Tiger Woods a Participant in the Steroid Era? It Would Seem So.
by Gus Jarvis
Jul 23, 2010 | 1396 views | 0 0 comments | 16 16 recommendations | email to a friend | print
Take away steroids and human growth hormone and interesting things will happen.

Now that Major League Baseball seems to have grasped a handle on its past steroid problems, the 2010 season is the year of the pitcher. Yes, pitching is back in baseball and monster hitting and yearlong homerun contests are a thing of the past.

A similar trend on the PGA Tour can be seen as well. Instead of pitching, a level field of competition is back in golf. After an unassuming victory by Louis Oosthuizen of South Africa last weekend in the Open Championship at St. Andrews and a victory by Northern Ireland’s Graeme McDowell at Pebble Beach a few weeks ago, it is apparent that the sport is not being dominated anymore by a sex-crazed and (possibly) steroid-charged Tiger Woods.

Pro golf and its competitiveness have changed since Tiger’s fateful post-Thanksgiving car wreck last year that led to countless raunchy cheating stories. Tiger is no longer top dog and may not be for quite some time. (To Tiger’s credit, he was competitive in the Masters when he tied for fourth.) Is his fall from grace on the golf course due to his impending divorce with Elin Nordegren and the fact that his marriage is in the sewer? Or is it because he is constantly under a spotlight of skepticism and he isn’t able to do the things he used to do to win – like HGH or some form of steroids? What we do know is that Tiger is not the golf course God he once was.

There have been rumors of allegations that Tiger Woods has used HGH or steroids. None of them has gained any traction, but looking at Tiger’s actions in the past there seems to be some smoke to that allegation. And usually, when there is smoke there is fire.

I first started thinking about Tiger’s possible HGH/steroid use while listening to ESPN Radio’s Colin Cowherd a couple of months back. Cowherd described Tiger’s behavior and how it may point to some sort of enhancement drug use. Tiger was up late at night constantly lifting weights. He couldn’t sleep. He had a tremendous sexual appetite that had him looking for sexual fixes during all hours of the night. (I recommend reading Vanity Fair’s two-part series on Tiger’s women, it’s as smutty as it gets.) He was a machine and a damned good golfer – possibly the best there has ever been. Tiger’s behavior would simply point to the notion that he was on something.

And then there is the New York Times report that Woods had been treated by the Toronto-based doctor Anthony Galea, who was charged with a U.S. criminal complaint last May for conspiracy, smuggling, distributing HGH, and introducing an unapproved drug into interstate commerce. Woods was interviewed by federal authorities investigating the doctor last month, according to The Associated Press, but no further investigation into Woods’ relationship with the doctor has been reported.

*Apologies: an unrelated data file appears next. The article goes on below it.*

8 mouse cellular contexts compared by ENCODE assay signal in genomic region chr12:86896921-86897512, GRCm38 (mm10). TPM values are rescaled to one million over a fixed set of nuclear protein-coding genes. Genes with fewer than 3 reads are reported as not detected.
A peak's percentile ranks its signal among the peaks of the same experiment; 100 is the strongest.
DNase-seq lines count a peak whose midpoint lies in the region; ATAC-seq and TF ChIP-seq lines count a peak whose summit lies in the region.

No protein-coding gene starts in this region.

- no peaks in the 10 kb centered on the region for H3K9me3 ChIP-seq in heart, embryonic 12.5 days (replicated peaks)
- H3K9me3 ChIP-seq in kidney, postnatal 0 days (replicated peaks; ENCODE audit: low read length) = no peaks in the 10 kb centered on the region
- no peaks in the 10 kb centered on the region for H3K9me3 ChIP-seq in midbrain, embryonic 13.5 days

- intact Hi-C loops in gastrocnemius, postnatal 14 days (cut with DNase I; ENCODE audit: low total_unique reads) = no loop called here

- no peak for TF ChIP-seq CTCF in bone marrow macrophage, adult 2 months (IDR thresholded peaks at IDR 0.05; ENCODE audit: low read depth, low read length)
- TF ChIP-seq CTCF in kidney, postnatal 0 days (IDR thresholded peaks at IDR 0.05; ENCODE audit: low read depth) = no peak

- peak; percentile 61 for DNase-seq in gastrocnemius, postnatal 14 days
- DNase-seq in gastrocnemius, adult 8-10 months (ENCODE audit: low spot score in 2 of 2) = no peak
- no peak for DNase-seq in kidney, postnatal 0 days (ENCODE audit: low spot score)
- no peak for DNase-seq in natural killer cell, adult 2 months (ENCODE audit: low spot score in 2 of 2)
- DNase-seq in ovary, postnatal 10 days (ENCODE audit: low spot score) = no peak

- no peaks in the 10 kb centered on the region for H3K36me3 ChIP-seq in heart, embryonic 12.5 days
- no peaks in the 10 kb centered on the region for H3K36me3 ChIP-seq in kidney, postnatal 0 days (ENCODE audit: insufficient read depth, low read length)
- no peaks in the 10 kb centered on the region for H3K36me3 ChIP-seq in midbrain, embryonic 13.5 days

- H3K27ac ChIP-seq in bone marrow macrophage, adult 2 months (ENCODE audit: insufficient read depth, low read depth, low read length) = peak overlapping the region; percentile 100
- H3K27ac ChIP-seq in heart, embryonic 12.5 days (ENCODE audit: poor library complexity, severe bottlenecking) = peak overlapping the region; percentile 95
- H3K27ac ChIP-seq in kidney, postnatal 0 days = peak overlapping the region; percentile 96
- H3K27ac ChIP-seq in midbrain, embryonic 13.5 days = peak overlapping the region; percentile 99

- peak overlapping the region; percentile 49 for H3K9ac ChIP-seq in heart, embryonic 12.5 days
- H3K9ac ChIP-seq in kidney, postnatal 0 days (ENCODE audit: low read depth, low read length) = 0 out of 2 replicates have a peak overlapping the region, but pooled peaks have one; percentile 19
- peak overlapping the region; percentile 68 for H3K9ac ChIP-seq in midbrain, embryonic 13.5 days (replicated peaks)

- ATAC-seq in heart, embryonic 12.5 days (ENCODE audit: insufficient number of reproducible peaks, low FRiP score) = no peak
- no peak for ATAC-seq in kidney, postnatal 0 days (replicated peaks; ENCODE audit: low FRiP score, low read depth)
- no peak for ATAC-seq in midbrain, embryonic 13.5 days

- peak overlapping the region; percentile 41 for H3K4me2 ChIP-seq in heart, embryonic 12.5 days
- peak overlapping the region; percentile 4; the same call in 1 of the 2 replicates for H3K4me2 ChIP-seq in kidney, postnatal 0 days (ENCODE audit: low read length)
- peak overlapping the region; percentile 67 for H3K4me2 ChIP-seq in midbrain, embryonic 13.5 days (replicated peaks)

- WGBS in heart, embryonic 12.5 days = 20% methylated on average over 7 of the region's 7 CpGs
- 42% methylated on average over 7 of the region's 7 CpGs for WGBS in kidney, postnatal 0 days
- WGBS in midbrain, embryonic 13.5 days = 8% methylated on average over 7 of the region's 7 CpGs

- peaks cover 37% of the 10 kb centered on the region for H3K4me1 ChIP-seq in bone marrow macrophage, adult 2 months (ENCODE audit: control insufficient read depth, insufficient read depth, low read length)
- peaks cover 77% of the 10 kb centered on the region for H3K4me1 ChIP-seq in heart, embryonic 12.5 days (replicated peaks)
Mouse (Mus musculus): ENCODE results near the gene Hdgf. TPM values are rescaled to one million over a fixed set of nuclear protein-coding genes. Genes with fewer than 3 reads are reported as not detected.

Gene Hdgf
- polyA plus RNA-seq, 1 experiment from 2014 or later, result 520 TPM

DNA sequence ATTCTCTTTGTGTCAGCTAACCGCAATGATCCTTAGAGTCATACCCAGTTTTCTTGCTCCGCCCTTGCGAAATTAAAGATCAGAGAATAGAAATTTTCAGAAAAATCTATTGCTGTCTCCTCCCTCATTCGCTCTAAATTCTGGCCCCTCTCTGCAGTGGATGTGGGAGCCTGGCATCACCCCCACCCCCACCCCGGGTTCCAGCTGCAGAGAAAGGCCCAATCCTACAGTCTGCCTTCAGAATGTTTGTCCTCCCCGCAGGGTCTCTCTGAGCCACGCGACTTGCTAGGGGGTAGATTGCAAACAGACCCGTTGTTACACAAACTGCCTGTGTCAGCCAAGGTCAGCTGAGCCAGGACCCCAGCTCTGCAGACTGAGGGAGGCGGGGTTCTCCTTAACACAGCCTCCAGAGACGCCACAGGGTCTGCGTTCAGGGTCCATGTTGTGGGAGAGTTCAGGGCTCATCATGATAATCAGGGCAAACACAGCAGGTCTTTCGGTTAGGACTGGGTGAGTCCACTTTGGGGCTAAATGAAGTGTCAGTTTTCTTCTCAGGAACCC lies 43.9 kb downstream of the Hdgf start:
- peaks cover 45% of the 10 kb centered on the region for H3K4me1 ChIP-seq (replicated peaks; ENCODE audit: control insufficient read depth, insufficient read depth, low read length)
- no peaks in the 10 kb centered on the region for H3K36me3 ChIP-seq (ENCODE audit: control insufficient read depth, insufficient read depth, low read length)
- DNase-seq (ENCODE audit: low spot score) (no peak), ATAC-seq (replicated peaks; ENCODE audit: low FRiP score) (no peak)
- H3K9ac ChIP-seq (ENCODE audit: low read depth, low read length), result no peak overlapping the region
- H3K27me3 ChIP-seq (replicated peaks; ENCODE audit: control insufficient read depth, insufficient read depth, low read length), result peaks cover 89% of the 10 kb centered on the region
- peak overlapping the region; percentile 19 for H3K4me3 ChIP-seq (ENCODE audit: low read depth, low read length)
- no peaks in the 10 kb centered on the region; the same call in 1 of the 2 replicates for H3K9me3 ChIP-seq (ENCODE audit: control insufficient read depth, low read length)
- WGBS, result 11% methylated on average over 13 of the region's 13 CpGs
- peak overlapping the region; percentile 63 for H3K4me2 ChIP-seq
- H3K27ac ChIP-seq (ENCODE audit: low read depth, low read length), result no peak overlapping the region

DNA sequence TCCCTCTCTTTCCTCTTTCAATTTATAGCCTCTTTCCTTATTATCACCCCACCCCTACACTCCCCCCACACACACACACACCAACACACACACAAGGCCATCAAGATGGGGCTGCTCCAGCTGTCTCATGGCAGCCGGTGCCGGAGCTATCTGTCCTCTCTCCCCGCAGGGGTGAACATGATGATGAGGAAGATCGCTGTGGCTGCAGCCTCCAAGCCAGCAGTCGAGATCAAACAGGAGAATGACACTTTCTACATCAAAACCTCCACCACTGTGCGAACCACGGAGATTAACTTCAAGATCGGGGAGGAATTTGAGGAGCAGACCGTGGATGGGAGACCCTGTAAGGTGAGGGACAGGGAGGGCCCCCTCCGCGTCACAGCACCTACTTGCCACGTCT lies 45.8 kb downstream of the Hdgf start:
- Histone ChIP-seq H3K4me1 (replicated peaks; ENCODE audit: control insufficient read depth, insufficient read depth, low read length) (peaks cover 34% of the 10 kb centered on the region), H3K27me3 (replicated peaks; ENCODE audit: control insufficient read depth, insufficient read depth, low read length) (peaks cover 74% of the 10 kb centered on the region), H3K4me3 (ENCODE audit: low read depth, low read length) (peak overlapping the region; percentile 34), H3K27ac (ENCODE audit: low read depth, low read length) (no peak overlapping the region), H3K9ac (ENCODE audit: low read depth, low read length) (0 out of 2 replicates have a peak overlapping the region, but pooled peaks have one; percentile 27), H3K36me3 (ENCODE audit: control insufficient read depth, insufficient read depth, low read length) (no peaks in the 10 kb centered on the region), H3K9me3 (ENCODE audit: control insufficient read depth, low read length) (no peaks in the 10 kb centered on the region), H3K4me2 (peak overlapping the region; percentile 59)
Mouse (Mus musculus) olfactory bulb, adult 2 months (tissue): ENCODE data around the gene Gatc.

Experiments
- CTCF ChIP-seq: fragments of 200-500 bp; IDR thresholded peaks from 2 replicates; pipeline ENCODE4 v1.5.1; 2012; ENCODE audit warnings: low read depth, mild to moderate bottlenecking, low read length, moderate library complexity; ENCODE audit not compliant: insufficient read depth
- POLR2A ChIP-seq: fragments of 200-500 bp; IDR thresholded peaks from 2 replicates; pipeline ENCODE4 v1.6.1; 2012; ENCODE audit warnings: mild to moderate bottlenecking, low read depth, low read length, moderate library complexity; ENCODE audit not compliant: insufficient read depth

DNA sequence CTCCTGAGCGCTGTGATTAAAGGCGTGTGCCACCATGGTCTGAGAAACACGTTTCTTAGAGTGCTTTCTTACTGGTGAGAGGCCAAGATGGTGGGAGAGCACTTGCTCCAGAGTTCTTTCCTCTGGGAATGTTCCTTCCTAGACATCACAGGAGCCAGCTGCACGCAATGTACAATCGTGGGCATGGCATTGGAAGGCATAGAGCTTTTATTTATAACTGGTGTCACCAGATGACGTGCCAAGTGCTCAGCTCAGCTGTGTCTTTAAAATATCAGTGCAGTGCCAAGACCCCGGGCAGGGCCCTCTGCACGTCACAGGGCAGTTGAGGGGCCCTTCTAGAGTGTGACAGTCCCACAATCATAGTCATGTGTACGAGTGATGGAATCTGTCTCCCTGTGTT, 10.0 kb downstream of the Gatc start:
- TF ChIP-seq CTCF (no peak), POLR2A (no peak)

Finally, there is the pending divorce settlement between Woods and Nordegren, and it too points to the notion that Woods used something to achieve greatness. According to TMZ, the two have agreed to a deal where Nordegren will receive $100 million, plus child support in exchange for her silence.

Silence? We already heard all the details about his sexual exploits didn’t we? The world already knows that Tiger can’t say no to every waitress, porn star and glamour girl that hits on him. What is it that he must pay $100 million to Nordegren to keep silent about? It isn’t worth paying for more silence on his sexual life, but it is worth it to keep her silent about steroid or HGH use.

Yes, Tiger wants to keep Elin silent on something much bigger than sex. To me, this dollar figure says it all. Tiger has more skeletons in the closet that he can’t have publicized, and it could just be use of HGH. That would be the biggest scandal in his life.

His significant drop in at least being a contender since his return, combined with everything I have already mentioned, certainly points to the notion that the Tiger of today is not the same as the Tiger of the pre-Thanksgiving wreck. I do believe a lot of that is mental, but I also believe that a lot of it is physical. His body is not what it once was.

“Some people have made up things that never happened,” Woods told The Times back in February. “They said I used performance-enhancing drugs. This is completely and utterly false.”

This year was going to be Tiger’s year to grab at least two more major victories, as he has always done well at both Pebble Beach and St. Andrews. He is sitting with 14 major victories and needs five more to break Jack Nicklaus’s record of 18.

If Tiger pulls his act together in the years to come to finally beat Nicklaus’s record I wonder if we should, once again, talk about putting an asterisks text to his name because I, for one, don’t believe he is the brilliant golfer he once led us to believe he is.
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